Multilateral cooperation in a world of preferential trade agreements?
Title: Multilateral cooperation in a world of preferential trade agreements?
Author: HOEKMAN, Bernard M.
Citation: The Brown journal of world affairs, 2015, Vol. 21, No. 2, pp. 131-144
External link: https://www.brown.edu/initiatives/journal-world-affairs/issues/212-spring%E2%80%93summer-2015
With the establishment of the World Trade Organization (WTO) in 1995, much of the original vision of the drafters of the 1948 International Trade Organization (ITO) Charter was realized, albeit some 50 years later. The ITO was supposed to complement the World Bank and the International Monetary Fund in the area of trade policy, but as a result of a decision by the U.S. government not to submit the treaty for approval by Congress, it never entered into force. In retrospect, the agreement to create the WTO may be a high-water mark for multilateral trade cooperation. Since its creation, WTO members have not been able to agree on further liberalizing access to markets for goods and services in the long-running Doha Development Agenda (DDA) negotiations. This reflects disagreements among the largest trading powers: the United States and the EU on one side and large emerging economies such as Brazil, China, and India on the other. Instead of using the WTO as the venue to cooperate on trade policy matters, the EU and the United States have increasingly turned toward preferential trade agreements (PTAs), arrangements in which liberalization is restricted to participating countries, raising questions about the future trajectory of the world trading system.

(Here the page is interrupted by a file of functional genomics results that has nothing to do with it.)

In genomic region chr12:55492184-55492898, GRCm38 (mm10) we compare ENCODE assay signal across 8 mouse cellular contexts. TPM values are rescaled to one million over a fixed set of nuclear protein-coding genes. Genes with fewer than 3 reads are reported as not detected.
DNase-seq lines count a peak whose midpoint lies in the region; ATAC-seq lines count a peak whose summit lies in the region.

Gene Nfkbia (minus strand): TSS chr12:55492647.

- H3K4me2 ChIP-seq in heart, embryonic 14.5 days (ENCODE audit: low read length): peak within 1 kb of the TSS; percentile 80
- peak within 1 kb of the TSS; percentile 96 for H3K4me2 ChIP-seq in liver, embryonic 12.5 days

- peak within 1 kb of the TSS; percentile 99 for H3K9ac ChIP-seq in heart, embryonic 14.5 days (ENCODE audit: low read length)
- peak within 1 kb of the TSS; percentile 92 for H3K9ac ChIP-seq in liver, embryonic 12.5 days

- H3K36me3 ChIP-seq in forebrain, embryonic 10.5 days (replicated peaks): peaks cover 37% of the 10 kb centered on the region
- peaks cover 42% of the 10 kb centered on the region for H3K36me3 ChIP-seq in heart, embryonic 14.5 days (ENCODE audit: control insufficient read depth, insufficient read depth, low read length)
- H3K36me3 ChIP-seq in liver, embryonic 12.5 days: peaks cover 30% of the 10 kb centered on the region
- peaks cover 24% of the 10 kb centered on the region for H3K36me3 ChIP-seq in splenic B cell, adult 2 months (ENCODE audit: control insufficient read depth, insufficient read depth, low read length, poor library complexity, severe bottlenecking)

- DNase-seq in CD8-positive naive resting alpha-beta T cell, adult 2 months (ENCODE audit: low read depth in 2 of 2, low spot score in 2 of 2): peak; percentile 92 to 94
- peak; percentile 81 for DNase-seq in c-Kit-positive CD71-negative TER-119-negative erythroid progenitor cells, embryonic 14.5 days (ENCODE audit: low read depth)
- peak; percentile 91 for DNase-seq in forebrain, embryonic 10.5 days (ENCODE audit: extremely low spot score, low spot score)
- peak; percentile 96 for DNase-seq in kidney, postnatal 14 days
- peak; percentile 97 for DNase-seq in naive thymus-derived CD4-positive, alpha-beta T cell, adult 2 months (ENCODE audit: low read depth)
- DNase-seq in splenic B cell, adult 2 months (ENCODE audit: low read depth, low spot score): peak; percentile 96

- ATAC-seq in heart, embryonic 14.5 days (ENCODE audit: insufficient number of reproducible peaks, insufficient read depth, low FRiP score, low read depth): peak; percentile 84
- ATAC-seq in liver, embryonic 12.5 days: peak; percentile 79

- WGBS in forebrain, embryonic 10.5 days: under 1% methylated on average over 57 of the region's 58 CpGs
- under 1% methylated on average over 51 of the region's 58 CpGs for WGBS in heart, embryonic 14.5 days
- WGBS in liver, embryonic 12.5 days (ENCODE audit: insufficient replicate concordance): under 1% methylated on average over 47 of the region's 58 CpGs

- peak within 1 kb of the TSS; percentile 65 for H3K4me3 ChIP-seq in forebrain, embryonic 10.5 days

Type of Access: openAccess
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